When a person is pulled over on suspicion of intoxicated driving, police often uses standardized field sobriety tests in order to establish probable cause for arrest. These standardized tests are deemed to be the most reliable field tests available to officers, and are carried out in the majority of DUI investigations. Used in conjunction with breathalyzer or other chemical test readings, field sobriety tests can strengthen a police officer’s case against an alleged intoxicated driver. Used separately as evidence, however, field sobriety tests are highly unreliable, and most experts in the field of DUI law acknowledge a huge margin of error.
If you have been pulled over by a police officer and he or she uses standardized field tests in order to determine whether or not you are under the influence of alcohol, contact a lawyer as soon as possible. If you haven’t already contacted an attorney, try to recall as many details about the test and how the officer administered it, so that you can relay this information to your DUI lawyer and expose any procedural errors or mistakes made throughout the process.
Grabel & Associates is available 24/7 to speak with anyone who has been accused of driving while under the influence of alcohol in Michigan, and under the direction of experienced trial lawyer Scott Grabel, our firm has been fighting for Michigan’s accused for over a decade. We have the experience needed to help clients achieve the best possible case results, and will not rest until everything has been done to protect you or your loved one from a wrongful DUI conviction. Call our law firm now or contact Grabel & Associates online for a free DUI case analysis, and find out more about how standardized field sobriety tests affect cases.
One of the first standardized tests that officers usually perform is a Horizontal Gaze Nystagmus test, which is essentially looking at your eyes and trying to determine if they appear to move normally. Nystagmus is an involuntary eye twitch, which can result from alcohol intoxication. An officer will look primarily for three things during this test:
During this test, an officer should instruct you to stand with your hands by your side and feet together before showing you an object such as a finger, pen, or flashlight and asking you to move your eyes in sync with the object while keeping your head and neck still. The officer should seek verbal confirmation that you understand what he or she is saying, and should always check if you are wearing contacts before administering the test. Officers are supposed to observe pupil size and equal tracking of the eyes prior to seeking out any of the three abnormalities listed above, and failure to comply with any of these procedures could render the results of the test unreliable. Oftentimes officers don’t take the time to properly administer a test, and false positive results are a definite risk, especially in cases involving a BAC below the legal limit. Work with a lawyer who understands standardized field-tests and ensure an overzealous officer or prosecutor does not take you advantage of.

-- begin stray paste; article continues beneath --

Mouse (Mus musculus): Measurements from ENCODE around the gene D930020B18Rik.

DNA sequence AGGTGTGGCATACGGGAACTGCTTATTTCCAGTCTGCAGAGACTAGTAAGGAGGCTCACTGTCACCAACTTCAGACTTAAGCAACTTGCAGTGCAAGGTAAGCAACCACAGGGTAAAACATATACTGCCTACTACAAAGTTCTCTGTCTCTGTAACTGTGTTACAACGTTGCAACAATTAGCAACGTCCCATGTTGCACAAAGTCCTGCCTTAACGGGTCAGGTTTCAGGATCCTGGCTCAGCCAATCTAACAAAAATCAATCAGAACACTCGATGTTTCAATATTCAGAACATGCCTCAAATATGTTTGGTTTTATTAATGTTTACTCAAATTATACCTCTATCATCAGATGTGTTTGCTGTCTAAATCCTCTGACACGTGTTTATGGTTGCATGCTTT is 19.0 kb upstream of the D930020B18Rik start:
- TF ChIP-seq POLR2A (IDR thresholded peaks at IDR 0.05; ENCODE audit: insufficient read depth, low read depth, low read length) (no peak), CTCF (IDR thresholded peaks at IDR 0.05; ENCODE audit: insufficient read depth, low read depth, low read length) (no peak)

During this test, the officer should instruct you to place you left foot on a line, and then your right foot in front with the heel of the right foot touching the toe of the left, with your arms to the side. The officer should demonstrate and receive verbal confirmation that you understand what he or she is asking. You should then be instructed to look down at your feet and continue walking heel-to-toe while counting your steps out loud. You will then have to turn around and walk back in the same fashion to the starting point.
Officers will look at your balance, ability to follow instructions, ability to keep walking, straightness of the line you walk in, accuracy in counting steps, ability to turn, and a number of other details in order to determine if a person may be intoxicated. If the test is administered on uneven ground, if you have a physical condition that may prevent you from properly completing the test, or if the instructions given by the officer were incorrect or unclear, the results of this test can be completely skewed.
A third standardized test is the One Leg Stand test, during which an officer will instruct you to stand on one leg and hold the position, at which point he or she will look for potential signs of balance issues, the inability to keep one foot up, hopping or twisting motions, or the use of arms to balance. This test faces similar issues to the walk and turn test, and for some people is very difficult to perform, regardless of if they are intoxicated.
A competent DUI defense lawyer will work to demonstrate how the officer erred in administering these standardized tests, and what evidence exists to prove that you were not intoxicated when you were driving a motor vehicle. To learn more about how our firm can protect you, call 1-800-342-7896 now or contact a skilled defense attorney online. We know what it takes to achieve excellent case results for clients in even the most complex cases, and are available 24/7 to begin fighting for you.